When you have a hammer, everything becomes a nail, or so they say. I worry about this as I dig deeper into mitochondrial dysfunction. Could all of these disparate symptoms and conditions have their roots in the mitochondria? Could it be that simple? Perhaps. More and more, as I search for explanations for the devastating symptoms that so many of our readers report, the research I find points to mitochondrial dysfunction. Sure, changes in gut microbiota and function are apparent and often related and certainly immune dysregulation is a component of these illnesses, but the underlying connection among these disturbances seems inevitably and inextricably linked to dysfunctional mitochondria as the central hub of illness. Heal the mitochondria, heal the body is quickly becoming my new mantra.
Mitochondria as Danger Sensors
Some researchers argue that the mitochondria are the danger sensors for host organisms; having evolved over two billion years to identify and communicate signs of danger to the cells within which they reside. The signaling is simple and yet highly refined, involving a series of switches that control cellular energy, and thus, cellular life or death. When danger is present, energy resources are conserved and the immune system fighters are unleashed. When danger is resolved, normal functioning can resume.
If the danger is not resolved and the immune battles must rage on, the mitochondria begin the complicated process of reallocating resources until the battle is won or the decision is made to institute what can only be described as suicide – cell death. Cell death is a normal occurrence in the cell cycle of life. Cells are born and die for all manner of reasons. But when cell death occurs from mitochondrial injury, it is messy, and evokes even broader immune responses, setting a cascade in motion that is difficult to arrest.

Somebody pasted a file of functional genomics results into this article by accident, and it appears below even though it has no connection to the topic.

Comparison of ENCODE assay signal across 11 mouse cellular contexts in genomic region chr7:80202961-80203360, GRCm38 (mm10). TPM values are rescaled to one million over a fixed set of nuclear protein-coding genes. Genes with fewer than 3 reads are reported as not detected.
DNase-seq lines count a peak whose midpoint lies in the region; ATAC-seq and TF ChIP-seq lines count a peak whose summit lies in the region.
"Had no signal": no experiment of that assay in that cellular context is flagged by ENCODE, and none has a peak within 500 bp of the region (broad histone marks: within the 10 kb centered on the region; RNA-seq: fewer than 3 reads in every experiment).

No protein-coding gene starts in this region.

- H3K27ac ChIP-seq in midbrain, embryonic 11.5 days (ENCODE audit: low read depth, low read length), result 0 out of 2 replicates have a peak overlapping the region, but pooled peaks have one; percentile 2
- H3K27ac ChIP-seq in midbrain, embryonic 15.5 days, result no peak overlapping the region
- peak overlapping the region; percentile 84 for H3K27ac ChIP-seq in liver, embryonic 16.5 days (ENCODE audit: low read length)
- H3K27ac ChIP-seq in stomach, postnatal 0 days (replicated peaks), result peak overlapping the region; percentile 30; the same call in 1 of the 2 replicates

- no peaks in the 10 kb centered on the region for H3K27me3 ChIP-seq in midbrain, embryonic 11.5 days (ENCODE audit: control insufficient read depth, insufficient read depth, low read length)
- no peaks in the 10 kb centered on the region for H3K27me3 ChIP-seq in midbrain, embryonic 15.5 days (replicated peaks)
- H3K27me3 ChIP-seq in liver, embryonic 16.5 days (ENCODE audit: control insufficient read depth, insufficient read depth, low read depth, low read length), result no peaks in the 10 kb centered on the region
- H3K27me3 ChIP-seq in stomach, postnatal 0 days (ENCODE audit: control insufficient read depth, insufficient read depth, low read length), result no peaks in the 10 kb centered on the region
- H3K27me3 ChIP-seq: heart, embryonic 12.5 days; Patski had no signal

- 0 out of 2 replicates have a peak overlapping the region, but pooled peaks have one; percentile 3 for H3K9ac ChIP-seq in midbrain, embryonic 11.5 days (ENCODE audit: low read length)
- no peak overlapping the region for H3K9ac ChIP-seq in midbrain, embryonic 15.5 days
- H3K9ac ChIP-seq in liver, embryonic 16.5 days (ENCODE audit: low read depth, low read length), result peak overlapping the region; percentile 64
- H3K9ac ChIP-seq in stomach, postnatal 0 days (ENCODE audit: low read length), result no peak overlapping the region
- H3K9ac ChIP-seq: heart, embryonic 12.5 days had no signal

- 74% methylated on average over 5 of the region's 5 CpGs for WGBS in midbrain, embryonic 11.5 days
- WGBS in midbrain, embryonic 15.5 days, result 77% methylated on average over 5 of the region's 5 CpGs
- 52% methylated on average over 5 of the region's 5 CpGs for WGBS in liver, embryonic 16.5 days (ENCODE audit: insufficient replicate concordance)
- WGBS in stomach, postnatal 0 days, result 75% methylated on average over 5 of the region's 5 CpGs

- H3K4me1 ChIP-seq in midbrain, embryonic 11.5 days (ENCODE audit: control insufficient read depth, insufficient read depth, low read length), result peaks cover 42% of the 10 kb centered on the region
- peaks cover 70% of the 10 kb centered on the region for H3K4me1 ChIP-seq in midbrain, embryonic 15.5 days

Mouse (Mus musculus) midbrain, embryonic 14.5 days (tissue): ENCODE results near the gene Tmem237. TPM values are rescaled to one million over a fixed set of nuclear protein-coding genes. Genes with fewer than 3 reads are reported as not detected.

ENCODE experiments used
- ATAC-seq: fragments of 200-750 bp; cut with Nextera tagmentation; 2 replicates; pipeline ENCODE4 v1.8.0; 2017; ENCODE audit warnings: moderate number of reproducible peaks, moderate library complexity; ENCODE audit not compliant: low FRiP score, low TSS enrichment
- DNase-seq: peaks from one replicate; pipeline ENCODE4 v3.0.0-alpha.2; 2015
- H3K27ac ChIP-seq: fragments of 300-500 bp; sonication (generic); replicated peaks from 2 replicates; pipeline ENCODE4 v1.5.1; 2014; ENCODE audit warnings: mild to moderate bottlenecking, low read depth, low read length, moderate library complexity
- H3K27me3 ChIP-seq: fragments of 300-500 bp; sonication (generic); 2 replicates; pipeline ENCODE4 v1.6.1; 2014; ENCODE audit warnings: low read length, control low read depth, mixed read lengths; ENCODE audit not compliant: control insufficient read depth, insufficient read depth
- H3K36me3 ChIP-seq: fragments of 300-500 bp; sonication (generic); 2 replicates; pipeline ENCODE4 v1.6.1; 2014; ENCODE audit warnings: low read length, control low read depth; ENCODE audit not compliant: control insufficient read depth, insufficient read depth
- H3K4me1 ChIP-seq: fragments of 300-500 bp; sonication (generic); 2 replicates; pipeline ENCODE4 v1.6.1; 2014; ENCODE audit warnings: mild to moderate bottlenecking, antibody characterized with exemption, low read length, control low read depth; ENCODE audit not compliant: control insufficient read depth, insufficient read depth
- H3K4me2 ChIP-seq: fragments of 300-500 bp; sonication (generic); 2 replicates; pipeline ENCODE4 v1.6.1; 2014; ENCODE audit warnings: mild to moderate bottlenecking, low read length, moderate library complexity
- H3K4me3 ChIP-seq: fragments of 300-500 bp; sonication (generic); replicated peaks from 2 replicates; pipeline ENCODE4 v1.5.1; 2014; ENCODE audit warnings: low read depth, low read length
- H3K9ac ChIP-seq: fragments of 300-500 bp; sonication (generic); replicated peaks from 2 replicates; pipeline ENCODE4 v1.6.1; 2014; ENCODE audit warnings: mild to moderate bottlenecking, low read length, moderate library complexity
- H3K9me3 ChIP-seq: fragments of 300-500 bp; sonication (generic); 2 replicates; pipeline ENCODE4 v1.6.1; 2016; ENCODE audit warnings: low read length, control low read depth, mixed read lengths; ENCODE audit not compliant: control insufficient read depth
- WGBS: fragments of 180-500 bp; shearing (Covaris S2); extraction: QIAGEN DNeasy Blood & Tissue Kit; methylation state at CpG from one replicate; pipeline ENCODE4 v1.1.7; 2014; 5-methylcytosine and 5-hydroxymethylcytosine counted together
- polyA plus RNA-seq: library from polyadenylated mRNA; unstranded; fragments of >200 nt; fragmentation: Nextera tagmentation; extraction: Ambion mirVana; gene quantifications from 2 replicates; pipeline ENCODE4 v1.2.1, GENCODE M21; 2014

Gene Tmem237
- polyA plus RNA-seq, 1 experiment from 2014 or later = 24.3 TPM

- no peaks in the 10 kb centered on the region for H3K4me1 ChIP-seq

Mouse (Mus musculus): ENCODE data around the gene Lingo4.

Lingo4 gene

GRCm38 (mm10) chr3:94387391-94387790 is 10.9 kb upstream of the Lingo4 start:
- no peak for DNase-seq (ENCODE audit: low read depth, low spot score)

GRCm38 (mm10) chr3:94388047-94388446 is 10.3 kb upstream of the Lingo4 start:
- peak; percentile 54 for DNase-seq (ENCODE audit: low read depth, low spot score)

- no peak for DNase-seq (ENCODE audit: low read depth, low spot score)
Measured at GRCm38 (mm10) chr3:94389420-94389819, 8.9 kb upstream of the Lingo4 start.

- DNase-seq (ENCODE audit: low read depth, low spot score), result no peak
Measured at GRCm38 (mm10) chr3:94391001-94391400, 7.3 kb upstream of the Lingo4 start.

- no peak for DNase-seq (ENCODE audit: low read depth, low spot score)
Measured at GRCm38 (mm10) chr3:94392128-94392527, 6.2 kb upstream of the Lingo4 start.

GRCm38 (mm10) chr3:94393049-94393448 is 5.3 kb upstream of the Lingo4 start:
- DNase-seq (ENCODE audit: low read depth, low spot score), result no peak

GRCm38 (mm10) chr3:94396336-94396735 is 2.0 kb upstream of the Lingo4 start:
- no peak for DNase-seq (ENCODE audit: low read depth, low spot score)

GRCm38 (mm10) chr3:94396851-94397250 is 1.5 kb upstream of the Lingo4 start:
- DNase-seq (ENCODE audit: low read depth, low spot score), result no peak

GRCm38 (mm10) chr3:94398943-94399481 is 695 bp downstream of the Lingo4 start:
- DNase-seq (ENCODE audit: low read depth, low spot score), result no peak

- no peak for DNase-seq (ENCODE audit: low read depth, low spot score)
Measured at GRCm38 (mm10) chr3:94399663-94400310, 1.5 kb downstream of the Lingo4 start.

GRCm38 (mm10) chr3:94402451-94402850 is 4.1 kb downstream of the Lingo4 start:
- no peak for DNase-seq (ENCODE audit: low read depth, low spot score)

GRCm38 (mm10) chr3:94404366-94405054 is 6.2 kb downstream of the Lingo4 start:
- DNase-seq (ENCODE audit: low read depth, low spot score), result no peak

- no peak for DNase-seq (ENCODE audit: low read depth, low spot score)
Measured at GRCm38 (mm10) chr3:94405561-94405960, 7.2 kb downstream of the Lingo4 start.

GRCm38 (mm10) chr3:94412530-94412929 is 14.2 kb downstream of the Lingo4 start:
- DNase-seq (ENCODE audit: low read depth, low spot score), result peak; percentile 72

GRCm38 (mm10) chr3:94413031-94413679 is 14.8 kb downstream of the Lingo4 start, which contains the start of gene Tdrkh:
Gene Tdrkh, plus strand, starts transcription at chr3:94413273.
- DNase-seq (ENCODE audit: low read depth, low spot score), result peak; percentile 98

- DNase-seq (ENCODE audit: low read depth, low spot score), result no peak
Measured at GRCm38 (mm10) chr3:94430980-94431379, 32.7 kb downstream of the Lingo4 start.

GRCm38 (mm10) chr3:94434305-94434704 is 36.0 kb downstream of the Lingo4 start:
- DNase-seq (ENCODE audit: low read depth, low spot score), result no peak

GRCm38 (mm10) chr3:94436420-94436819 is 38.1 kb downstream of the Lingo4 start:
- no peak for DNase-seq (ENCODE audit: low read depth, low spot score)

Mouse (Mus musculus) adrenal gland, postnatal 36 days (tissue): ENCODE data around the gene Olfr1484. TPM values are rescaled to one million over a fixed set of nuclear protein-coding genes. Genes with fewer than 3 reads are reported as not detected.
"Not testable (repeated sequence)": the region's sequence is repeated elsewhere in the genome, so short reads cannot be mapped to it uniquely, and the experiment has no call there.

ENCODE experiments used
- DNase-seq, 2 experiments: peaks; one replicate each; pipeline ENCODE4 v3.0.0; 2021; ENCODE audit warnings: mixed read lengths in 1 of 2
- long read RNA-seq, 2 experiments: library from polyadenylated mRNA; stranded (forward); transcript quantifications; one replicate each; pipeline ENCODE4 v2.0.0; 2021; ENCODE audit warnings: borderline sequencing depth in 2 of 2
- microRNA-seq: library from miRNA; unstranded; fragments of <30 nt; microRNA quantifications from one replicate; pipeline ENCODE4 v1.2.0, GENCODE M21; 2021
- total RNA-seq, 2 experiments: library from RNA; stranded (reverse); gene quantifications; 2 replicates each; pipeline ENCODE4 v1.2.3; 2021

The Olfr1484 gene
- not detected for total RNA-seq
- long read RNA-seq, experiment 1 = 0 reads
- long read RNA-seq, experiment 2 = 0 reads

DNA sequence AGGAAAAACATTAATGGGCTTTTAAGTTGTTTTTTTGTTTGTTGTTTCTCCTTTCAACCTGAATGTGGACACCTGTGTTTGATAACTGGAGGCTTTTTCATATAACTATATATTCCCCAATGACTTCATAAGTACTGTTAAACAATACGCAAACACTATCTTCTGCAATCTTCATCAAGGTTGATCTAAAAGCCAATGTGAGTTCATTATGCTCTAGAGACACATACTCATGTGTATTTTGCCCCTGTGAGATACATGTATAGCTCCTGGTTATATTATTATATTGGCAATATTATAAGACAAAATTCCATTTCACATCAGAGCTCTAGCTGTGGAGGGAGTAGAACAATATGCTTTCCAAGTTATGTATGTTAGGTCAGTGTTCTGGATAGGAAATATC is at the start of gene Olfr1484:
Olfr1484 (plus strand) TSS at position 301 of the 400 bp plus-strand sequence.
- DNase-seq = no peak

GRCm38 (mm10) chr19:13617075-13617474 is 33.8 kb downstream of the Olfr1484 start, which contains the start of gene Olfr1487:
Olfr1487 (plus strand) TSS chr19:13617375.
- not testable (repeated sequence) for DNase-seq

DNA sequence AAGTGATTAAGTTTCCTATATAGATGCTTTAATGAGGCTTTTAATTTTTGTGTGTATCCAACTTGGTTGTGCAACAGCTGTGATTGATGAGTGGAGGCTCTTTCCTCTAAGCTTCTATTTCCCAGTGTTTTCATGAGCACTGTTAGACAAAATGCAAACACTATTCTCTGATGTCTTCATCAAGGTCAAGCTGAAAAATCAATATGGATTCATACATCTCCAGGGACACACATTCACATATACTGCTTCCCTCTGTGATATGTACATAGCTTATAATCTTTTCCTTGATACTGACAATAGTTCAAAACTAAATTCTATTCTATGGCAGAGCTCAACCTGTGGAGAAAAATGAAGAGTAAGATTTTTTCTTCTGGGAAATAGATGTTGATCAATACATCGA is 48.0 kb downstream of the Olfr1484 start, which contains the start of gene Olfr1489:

And, if the on the battlefield, the host army is understaffed and under-resourced, no matter how hard the immune fighters battle, the fight will be lost, maybe not immediately, but eventually. All sorts of mechanisms will be employed to reallocate and reinforce needed battlements, but they will be for naught, further depleting already scarce host resources, until the decision is made, within the mitochondria, to begin pulling back, withdrawing, and ultimately casting the final orders of cell death.
It’s not Autoimmunity, but Impaired Immunity
I never much liked the war model of health and disease, but it seems to work well as metaphor for immune functioning, as it is far more illustrative and useful than the self-versus non-self-characterization. Really, what army with two billion years of experience, one that contains all of the memories and skills of battles past, would misidentify itself and begin broad scale fratricide – kill itself and its brethren for no other reason but mistaken identify and do so for years on end? Sure, there can be errors, over compensation and other weaknesses in the immune system, but not continued aggression towards itself in some maladaptive response. That makes no sense and contradicts the very notion and function of an immune system – to keep the host organism alive and well. Indeed, when we consider the trillions of microbes – clear non-self entities – that live inside and upon us, the idea that the immune system evolved simply to kill the non selves seems laughable. And so, I reject the concept of autoimmunity, not because the patients who suffer from continued immune system activation are not ill, they are, but because the concept of autoimmunity belies the very nature of immune function and severely limits possible approaches to recovery.
The Naming of Things